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TV review: Race Against the Virus: The hunt for a vaccine, Surviving the Virus: My brother and me, and Squeamish About. . .

14 August 2020

BBC/Little Gem

Dr Xand van Tulleken, who works in a care home where he contracted the virus, was one of the identical twin brothers, both doctors, featured in Surviving the Virus: My brother and me (BBC1, Wednesday of last week)

Dr Xand van Tulleken, who works in a care home where he contracted the virus, was one of the identical twin brothers, both doctors, featured in ...

WHY was no one prepared for the Covid-19 pandemic? Race Against the Virus: The hunt for a vaccine (Channel 4, Monday of last week) proved this question to be utterly wrong-headed. Atthe top medical scientific level, they have been waiting for it for years — expecting it, even predicting its probable characteristics. The tragedy is that they could not persuade governments and politicians to translate their conviction into policy and practical preparation: nationwide testing and isolation schemes win few votes.

This was impressive television, demonstrating the degree of international co-operation on the front line of research. Here (all privately rather than officially, proving the scientists’ utter personal commitment to their craft), papers and articles are eagerly shared, and news scoured to look for hints of “Disease X”: the next virus to assail humankind, whose exponential population growth, hyper-large conurbations, and global travel make us prey to the spread of a new disease with a thoroughness and speed never known in previous history.

It was a grim parable of two parallel connectednesses: the global village that makes the international human family a single mass, instantly vulnerable as never before, and the scientific and technological network, sharing information, theories, insight, the extraordinary power of supercomputing, etc.

They co-operated to crack the virus’s genetic code; and, once worked out, it was shared online around the world. We heard from scientists in Pittsburgh, Sydney, Oxford, Dublin, Cambridge, Perth, and, indeed, Wuhan itself, where the key doctor (already part of the network) immediately shared his first sightings of the disease.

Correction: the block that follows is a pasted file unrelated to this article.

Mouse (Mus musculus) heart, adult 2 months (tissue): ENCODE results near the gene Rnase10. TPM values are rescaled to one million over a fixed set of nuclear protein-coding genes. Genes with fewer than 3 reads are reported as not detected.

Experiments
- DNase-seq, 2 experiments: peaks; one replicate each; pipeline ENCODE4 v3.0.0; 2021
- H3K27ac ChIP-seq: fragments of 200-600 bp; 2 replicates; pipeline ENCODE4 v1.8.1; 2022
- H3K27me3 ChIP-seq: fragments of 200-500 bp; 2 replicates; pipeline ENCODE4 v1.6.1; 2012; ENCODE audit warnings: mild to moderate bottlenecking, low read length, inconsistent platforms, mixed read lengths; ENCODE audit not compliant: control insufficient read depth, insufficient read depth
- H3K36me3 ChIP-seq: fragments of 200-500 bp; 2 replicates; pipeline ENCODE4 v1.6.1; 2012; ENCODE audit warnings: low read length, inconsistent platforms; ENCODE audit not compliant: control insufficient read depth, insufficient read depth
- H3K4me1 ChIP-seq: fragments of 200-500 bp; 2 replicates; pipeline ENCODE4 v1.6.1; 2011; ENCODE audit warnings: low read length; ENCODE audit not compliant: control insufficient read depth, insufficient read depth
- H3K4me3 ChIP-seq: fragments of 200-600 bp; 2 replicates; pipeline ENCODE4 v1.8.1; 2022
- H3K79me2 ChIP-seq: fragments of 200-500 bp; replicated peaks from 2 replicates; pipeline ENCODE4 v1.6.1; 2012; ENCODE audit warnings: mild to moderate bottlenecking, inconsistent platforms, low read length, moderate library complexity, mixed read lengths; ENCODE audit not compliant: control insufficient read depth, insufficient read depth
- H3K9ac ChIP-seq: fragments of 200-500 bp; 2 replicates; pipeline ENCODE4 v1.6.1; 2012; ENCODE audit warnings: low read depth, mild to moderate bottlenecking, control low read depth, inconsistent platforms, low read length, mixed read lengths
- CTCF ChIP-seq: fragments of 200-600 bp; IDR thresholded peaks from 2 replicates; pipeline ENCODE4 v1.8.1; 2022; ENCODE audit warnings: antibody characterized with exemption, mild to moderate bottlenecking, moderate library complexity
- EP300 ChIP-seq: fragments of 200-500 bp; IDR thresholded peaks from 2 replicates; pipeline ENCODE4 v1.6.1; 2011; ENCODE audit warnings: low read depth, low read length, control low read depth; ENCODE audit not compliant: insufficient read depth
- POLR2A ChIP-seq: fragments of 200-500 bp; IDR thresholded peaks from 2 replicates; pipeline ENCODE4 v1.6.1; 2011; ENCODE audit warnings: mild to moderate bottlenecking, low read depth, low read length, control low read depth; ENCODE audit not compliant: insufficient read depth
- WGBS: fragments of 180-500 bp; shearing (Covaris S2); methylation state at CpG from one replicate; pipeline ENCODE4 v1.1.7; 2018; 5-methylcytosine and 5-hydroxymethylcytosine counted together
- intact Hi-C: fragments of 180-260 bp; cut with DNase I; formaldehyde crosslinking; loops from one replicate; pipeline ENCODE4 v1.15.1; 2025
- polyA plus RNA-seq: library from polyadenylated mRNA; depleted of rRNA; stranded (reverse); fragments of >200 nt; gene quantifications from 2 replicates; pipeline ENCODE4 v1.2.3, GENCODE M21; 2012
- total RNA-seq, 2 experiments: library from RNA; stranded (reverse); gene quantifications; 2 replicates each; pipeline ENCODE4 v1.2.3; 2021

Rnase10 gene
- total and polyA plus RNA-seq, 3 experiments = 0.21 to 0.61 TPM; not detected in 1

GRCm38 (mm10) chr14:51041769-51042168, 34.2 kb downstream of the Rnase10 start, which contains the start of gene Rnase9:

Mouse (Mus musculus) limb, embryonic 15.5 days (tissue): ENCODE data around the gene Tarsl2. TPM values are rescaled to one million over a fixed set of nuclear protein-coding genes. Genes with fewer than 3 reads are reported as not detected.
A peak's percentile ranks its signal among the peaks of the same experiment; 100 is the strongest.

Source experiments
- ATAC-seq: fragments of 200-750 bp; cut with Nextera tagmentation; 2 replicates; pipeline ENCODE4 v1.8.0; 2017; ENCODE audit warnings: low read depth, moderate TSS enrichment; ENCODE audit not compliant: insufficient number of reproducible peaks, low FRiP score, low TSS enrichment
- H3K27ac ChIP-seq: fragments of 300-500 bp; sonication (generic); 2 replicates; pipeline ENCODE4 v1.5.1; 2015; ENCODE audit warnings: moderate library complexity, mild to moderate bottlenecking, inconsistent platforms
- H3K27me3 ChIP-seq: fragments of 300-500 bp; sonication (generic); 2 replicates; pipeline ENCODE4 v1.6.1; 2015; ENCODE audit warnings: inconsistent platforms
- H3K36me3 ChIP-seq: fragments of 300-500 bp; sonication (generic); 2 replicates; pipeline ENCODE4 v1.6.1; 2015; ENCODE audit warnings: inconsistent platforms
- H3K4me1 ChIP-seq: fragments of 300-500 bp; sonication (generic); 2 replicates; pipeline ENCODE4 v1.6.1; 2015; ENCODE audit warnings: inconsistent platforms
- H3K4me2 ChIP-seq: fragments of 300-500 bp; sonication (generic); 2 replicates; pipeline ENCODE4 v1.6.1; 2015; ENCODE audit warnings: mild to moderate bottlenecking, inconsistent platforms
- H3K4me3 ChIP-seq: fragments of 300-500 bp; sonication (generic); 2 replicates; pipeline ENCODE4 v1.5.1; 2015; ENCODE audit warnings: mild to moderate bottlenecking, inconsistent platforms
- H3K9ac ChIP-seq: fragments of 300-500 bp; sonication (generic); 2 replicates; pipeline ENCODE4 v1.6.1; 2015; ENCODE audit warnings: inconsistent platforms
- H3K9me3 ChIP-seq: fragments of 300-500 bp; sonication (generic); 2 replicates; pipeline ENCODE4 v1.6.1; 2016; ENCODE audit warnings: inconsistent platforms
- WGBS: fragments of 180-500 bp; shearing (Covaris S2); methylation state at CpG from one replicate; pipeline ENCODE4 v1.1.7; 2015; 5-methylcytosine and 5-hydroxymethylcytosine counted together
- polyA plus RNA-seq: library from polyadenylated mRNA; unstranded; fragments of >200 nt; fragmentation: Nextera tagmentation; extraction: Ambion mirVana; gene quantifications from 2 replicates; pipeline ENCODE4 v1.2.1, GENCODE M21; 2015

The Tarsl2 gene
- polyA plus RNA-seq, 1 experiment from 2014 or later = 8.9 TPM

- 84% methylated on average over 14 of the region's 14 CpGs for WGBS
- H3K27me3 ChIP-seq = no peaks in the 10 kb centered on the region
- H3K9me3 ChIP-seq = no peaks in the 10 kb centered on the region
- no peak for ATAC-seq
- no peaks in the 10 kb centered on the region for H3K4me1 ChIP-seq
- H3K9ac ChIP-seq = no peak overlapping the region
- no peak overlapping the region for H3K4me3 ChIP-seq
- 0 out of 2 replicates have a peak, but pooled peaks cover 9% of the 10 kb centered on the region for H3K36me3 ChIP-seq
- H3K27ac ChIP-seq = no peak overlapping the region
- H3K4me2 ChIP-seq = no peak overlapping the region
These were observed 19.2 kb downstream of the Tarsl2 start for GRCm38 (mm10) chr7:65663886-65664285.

Theoretical scientists have, as never before, turned to the practical hunt for a vaccine; we saw in action their fierce determination to find a cure, turning medical research centres into 24-hour, seven-day-a-week manufacturing laboratories, and telescoping procedures to develop and produce new drugs.

Surviving the Virus: My brother and me (BBC1, Wednesday of last week) told the story from a different perspective. Chris and Xand van Tulleken are both doctors, in very different branches of medicine. Both volunteer for the front line in the pandemic. One immerses himself in University College Hospital, entirely transformed to combat Covid-19; the other works in a care home where half the residents have died — and then catches it himself.

The programme focused more on the emotional and psychological effect of the disease than the purely medical aspect: the toll on patients’ families, and the helplessness of doctors treating something so unknown and so wide-ranging as it attacks every organ and system.

For relief, try Squeamish About. . . (BBC2, Thursday of last week, first of four). Matt Berry’s alter ego, Michael Squeamish, supposedly examining aspects of British culture, decisively sends up celebrity documentaries. Every “fact” is wrong, every opinion is misplaced, and every film clip misunderstands the supposed subject. Occasionally very funny, it is consistently surreal and monumentally weird, transporting us to a parallel universe, bracingly confused and confusing.

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